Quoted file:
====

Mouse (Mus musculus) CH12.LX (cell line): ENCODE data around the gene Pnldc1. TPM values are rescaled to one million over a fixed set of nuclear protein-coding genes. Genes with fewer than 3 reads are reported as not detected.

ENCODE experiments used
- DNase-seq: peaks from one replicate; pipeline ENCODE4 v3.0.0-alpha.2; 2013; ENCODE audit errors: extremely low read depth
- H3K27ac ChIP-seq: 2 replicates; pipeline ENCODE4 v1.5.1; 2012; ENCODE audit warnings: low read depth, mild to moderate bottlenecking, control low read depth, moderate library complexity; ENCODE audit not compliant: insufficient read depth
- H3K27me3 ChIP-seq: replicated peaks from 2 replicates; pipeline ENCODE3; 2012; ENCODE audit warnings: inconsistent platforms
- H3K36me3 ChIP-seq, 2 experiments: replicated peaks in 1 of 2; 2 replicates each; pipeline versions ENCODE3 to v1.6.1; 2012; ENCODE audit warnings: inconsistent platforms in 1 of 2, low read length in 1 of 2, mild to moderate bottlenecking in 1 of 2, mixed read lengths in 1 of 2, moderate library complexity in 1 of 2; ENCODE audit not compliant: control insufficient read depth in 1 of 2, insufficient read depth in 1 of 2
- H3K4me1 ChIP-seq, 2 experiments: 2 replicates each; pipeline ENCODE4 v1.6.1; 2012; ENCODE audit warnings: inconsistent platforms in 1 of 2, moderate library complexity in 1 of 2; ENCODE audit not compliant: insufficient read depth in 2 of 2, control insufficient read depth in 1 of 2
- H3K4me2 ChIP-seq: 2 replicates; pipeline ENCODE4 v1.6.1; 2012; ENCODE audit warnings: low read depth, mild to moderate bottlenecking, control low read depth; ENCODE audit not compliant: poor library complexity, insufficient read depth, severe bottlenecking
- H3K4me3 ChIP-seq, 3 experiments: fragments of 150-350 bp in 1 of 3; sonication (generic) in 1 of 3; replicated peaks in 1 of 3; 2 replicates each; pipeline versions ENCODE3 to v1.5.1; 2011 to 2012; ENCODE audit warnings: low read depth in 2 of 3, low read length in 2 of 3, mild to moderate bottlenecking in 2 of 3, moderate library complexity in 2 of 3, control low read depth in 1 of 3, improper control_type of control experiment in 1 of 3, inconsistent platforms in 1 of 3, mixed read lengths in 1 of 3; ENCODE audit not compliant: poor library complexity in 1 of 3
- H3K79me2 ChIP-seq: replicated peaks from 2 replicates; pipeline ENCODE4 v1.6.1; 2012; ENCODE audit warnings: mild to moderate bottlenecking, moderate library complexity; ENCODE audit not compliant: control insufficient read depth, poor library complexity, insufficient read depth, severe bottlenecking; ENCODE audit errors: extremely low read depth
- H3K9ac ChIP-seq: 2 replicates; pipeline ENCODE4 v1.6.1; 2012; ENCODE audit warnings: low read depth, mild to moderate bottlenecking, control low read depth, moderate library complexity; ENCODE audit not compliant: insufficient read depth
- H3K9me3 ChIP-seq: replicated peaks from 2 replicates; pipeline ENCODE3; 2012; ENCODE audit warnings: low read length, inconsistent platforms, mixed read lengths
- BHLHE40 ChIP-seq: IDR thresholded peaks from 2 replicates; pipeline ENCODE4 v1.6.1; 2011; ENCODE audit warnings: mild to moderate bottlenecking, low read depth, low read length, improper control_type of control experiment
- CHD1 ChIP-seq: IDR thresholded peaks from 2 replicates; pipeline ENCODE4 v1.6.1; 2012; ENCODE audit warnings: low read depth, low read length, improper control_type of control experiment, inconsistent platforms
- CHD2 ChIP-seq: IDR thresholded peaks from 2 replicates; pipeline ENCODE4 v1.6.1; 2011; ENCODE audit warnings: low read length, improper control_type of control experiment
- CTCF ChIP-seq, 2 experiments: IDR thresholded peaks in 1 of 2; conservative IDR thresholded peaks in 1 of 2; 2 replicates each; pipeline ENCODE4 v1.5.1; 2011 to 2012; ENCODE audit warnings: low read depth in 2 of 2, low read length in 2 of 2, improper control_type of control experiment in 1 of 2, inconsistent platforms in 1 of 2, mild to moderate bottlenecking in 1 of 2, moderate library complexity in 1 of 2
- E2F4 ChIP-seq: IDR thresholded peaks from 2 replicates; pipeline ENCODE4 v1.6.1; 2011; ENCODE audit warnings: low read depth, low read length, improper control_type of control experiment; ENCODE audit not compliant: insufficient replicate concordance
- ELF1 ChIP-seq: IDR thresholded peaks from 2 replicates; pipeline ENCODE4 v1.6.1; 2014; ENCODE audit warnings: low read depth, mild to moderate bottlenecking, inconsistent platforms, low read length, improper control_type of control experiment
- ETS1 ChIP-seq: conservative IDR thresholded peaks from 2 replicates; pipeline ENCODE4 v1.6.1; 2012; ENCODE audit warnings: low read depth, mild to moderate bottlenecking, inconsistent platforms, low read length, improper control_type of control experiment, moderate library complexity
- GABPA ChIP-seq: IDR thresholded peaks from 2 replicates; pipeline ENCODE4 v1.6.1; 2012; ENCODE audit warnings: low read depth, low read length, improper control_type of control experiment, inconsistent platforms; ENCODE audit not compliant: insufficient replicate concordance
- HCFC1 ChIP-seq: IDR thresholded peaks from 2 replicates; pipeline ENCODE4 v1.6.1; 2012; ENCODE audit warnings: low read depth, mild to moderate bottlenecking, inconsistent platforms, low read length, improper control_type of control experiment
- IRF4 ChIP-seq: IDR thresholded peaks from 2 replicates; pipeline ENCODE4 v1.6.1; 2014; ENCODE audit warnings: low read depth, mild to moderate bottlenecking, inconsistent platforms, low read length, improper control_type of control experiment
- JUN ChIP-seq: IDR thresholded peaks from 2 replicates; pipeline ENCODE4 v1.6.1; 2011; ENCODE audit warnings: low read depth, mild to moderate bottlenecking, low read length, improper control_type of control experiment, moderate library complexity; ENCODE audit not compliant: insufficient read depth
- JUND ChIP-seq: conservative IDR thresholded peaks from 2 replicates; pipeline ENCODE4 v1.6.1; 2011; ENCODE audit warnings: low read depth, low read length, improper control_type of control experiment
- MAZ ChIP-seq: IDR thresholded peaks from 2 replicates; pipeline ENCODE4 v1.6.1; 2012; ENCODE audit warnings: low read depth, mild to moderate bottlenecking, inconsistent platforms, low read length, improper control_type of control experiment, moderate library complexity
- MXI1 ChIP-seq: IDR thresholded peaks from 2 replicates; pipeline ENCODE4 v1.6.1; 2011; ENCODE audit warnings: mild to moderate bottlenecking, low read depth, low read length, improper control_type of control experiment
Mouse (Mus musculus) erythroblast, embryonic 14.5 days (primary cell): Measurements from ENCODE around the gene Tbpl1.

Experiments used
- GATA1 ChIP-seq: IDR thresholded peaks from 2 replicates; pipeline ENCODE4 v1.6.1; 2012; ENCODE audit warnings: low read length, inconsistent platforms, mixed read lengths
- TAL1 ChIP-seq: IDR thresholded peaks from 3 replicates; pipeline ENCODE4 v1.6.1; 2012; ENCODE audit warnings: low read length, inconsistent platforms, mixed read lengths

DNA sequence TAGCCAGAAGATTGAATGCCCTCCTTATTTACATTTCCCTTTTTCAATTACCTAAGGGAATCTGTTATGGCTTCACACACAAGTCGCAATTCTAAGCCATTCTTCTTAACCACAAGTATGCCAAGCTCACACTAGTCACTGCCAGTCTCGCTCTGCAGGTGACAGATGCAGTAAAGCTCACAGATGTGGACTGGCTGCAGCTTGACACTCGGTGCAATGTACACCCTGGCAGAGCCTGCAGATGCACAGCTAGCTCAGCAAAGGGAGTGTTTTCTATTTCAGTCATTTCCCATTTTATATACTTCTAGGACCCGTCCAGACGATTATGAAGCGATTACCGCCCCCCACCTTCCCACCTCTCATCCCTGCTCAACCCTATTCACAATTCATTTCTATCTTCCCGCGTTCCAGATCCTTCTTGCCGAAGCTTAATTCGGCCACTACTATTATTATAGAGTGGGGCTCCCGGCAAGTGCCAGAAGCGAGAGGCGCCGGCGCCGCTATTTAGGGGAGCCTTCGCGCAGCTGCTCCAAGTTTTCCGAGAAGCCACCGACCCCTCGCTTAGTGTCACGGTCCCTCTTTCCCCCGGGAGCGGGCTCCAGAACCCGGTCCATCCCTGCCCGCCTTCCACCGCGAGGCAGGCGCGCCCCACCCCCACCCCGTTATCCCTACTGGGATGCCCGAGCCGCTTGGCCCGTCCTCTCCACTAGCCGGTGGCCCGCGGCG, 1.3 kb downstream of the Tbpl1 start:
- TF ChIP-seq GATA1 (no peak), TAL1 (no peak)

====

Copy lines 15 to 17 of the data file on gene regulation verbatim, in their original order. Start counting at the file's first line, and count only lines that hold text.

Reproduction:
- CHD2 ChIP-seq: IDR thresholded peaks from 2 replicates; pipeline ENCODE4 v1.6.1; 2011; ENCODE audit warnings: low read length, improper control_type of control experiment
- CTCF ChIP-seq, 2 experiments: IDR thresholded peaks in 1 of 2; conservative IDR thresholded peaks in 1 of 2; 2 replicates each; pipeline ENCODE4 v1.5.1; 2011 to 2012; ENCODE audit warnings: low read depth in 2 of 2, low read length in 2 of 2, improper control_type of control experiment in 1 of 2, inconsistent platforms in 1 of 2, mild to moderate bottlenecking in 1 of 2, moderate library complexity in 1 of 2
- E2F4 ChIP-seq: IDR thresholded peaks from 2 replicates; pipeline ENCODE4 v1.6.1; 2011; ENCODE audit warnings: low read depth, low read length, improper control_type of control experiment; ENCODE audit not compliant: insufficient replicate concordance